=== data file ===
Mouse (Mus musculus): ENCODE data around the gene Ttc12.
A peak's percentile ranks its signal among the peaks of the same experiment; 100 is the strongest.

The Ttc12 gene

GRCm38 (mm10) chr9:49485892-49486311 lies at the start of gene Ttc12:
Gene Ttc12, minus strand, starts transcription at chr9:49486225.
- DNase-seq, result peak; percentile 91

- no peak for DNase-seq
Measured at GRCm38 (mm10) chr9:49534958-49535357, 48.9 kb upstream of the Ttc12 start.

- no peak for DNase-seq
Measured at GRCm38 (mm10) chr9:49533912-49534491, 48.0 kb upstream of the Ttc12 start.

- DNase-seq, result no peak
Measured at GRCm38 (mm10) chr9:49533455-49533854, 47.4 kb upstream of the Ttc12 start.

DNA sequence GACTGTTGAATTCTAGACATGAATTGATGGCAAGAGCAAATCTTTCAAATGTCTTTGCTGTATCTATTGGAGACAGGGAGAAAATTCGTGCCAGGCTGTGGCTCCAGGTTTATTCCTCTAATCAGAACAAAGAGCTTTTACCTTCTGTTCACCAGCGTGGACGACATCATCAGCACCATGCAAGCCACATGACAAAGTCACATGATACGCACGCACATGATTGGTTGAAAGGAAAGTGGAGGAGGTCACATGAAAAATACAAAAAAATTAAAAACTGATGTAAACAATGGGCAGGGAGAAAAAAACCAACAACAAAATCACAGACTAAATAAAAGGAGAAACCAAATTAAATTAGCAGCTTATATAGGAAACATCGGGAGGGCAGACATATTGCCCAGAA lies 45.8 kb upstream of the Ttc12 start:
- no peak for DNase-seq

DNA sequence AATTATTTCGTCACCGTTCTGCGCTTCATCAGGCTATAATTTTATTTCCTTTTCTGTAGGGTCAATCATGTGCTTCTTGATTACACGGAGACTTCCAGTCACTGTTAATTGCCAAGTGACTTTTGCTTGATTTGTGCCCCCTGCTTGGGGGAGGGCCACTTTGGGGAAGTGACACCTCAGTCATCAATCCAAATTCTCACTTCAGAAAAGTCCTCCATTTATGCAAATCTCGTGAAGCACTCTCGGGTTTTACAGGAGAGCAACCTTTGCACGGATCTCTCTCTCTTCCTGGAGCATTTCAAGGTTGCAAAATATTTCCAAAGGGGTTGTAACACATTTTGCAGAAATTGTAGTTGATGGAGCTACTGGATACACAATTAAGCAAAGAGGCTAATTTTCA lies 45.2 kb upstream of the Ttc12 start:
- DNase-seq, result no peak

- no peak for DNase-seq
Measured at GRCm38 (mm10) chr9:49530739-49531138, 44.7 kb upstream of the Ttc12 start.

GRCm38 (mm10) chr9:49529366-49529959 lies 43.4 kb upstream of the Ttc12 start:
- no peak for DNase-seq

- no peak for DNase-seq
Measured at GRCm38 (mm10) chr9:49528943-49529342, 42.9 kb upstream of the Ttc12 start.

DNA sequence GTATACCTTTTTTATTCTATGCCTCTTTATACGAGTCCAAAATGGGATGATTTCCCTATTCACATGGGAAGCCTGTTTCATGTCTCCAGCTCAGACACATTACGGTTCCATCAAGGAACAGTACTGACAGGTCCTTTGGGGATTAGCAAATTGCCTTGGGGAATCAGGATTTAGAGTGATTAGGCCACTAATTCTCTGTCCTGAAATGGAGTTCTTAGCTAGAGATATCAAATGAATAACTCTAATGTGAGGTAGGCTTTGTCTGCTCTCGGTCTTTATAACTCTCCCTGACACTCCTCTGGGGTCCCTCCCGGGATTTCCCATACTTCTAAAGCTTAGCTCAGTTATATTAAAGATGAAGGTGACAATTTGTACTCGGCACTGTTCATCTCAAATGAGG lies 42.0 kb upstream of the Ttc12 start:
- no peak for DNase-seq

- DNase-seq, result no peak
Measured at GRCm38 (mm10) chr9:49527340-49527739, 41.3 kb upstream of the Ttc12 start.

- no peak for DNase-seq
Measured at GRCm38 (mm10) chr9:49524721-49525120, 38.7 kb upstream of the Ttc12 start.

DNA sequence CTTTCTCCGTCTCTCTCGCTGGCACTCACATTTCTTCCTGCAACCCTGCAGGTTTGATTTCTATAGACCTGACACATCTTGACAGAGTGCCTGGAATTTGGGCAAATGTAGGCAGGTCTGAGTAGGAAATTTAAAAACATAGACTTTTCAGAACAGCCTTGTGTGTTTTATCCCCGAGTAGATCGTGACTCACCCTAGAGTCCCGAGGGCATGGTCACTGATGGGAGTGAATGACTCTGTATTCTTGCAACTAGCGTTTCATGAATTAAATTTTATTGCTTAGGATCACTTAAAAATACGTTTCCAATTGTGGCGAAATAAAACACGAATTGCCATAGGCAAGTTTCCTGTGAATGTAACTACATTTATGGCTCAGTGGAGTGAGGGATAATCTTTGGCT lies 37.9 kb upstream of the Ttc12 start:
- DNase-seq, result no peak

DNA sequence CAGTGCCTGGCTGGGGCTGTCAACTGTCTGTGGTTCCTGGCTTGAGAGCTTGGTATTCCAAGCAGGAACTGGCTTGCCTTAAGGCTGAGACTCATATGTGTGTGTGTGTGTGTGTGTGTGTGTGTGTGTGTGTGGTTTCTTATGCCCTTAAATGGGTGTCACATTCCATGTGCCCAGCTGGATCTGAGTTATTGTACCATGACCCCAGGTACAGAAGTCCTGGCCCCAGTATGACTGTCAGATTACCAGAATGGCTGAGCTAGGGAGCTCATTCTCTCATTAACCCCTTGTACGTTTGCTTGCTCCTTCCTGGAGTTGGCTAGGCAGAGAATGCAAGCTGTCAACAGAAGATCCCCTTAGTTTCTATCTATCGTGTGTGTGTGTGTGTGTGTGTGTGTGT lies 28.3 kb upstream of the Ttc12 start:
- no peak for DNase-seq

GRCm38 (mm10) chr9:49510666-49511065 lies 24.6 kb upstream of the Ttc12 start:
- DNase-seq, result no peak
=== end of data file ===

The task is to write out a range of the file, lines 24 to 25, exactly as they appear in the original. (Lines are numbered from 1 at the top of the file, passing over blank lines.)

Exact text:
- no peak for DNase-seq

- DNase-seq, result no peak